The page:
8 Tips for Feeding Your Easy Keeper

A guest post by Raquel Lynn of Horses & Heels

Most equestrians struggle to help their horses maintain a healthy weight. While a majority of owners find it harder keeping weight on their horse, dropping pounds is equally as challenging. 

My perfectly plump Paint Horse was recently told she needed to shed some serious lbs by my vet. I’ve known that she needed to lose weight, but when he spoke to me about metabolic concerns, I got really serious.

He advised to have her lose 100lbs and then we would re-evaluate from there. My mare is about a month into her new lifestyle and things are going well. I’ve noticed she’s moving better than ever and I know it’s putting less stress on her joints. 

Just like humans, there is no miracle plan that works for everyone. I’ve tried a combination of several things that seem to be working. Below are my top seven tips for caring for your easy keeper.

  1. Evaluate what you are feeding – Fira was consuming a mixture of teff and alfalfa hay. The first thing my vet recommended was getting her off the alfalfa. Grass hay isn’t as rich or high in calories. Orchard hay can be high in sugar, which isn’t good for dieting either. Now Fira is enjoying a combination of teff and timothy hay. 
  1. Adjust the amount of forage – Does your horse really need that extra flake? Sometimes you cut into a bale only to notice the flakes are massive (or vice versa). Be consistent with the amount and make sure they are getting too much.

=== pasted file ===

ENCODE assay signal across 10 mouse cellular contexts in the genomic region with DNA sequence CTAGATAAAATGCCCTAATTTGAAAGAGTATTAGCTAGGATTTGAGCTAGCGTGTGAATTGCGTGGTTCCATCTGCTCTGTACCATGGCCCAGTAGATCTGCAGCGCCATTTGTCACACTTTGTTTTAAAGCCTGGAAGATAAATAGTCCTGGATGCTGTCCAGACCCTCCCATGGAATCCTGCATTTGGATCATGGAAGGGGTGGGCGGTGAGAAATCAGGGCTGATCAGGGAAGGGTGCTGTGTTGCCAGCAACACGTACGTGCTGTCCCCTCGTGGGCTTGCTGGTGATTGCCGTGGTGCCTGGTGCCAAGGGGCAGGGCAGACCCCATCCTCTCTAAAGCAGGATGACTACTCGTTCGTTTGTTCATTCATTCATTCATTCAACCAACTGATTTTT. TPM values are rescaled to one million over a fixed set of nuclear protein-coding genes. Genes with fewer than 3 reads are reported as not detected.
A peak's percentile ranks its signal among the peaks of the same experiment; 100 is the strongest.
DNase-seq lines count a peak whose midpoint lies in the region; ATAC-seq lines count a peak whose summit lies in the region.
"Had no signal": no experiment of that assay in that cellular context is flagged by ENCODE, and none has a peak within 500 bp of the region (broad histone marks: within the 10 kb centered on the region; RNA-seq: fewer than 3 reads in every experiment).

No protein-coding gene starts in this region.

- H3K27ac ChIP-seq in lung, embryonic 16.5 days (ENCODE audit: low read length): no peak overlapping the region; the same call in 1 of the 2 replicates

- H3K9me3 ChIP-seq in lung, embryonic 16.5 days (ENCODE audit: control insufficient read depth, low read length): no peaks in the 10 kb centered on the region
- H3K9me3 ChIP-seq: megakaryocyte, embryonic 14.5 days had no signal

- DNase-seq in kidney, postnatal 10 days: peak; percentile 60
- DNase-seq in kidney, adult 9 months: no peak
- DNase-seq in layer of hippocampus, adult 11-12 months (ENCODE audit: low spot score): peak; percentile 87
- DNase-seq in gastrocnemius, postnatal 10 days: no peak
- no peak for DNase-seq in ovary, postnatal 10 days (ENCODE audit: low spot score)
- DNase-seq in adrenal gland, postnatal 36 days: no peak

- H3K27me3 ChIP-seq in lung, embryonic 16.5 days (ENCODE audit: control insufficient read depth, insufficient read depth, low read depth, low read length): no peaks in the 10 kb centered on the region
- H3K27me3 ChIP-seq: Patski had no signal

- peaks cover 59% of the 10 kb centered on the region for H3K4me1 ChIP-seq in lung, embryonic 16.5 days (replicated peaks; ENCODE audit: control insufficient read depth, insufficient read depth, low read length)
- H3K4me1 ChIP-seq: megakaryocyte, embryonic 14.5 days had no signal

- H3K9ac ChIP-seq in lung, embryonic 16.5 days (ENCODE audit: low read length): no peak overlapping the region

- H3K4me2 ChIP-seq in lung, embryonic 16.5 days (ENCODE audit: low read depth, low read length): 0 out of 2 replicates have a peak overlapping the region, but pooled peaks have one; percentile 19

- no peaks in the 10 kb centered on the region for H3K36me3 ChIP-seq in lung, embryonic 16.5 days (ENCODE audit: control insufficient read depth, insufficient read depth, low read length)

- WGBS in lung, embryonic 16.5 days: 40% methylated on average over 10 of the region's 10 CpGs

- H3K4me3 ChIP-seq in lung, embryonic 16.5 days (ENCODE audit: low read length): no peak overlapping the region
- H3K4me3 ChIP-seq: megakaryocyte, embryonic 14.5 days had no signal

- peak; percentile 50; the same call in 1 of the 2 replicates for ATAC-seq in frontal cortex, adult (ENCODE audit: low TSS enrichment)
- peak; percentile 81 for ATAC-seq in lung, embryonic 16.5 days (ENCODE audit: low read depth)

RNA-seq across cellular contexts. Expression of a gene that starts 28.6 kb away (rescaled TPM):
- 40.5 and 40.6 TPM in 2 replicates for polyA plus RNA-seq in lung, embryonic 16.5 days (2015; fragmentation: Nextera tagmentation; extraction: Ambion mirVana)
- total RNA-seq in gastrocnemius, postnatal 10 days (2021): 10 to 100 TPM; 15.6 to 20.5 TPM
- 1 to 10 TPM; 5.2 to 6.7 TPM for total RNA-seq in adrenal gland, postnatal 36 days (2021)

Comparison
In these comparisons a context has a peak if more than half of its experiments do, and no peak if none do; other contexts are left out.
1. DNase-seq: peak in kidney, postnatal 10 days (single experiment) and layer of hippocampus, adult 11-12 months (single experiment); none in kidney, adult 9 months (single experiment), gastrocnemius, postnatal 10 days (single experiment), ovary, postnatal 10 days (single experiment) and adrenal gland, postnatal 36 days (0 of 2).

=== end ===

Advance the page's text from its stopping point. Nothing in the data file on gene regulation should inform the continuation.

1. Up the exercise – Riding schedules change throughout the year, but I noticed I had cut back on riding because of the rain. I added an extra ten minutes each time I lunged Fira and noticed an increase in her conditioning and a decrease in belly size. 
  1. Use a slow feeder and/or hay ball – I currently have a slow feeder hay box (without metal grates) and a hay ball. The hay ball will take her a couple hours to empty compared to the hour or even 45 minutes it took before. Not to mention, keeping your horse eating longer and mimicking natural grazing is better for the digestive system. 
  2. Feed smaller meals more frequently throughout the day. Does your horse get fed twice a day or three times? If your answer is twice, consider upping their meals to three for better hay distribution. 
  1. Limit pasture time or use a grazing muzzle – When spring and summer pastures are lush, it’s easy for a horse to pack on weight. I don’t have pasture access, but be aware of this if you do. 
  1. Cut back on grain  – Sometimes people cut back on hay, but not grain. Follow the guidelines on the back of the bag and from your vet. Don’t just use a large scoop of grain without properly measuring. Some horses can go without grain as long as they are on a good supplement. Again, consult your vet for a professional opinion. 
  1. Be mindful of treats. Carrots and apples are low in calories, but high in sugar. It’s not okay to cut back on hay and then throw in a bunch of carrots. Treats should be used sparingly as a reward. 
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All of these methods should help your easy keeper be happy, maintain a healthy weight and not feel like they are starving! 

Raquel lives in an equestrian community just outside the hustle and bustle of Los Angeles with her Paint mare, Fira in her backyard. When she’s not riding through the hills, she’s sharing barn tours on Stable Style or posting inspiration on Horses & Heels. 

Follow Raquel on Instagram:  @stablestyle and @horsesandheels_ 

Read the blogs:  https://horsesandheels.com https://stablestyle.net 

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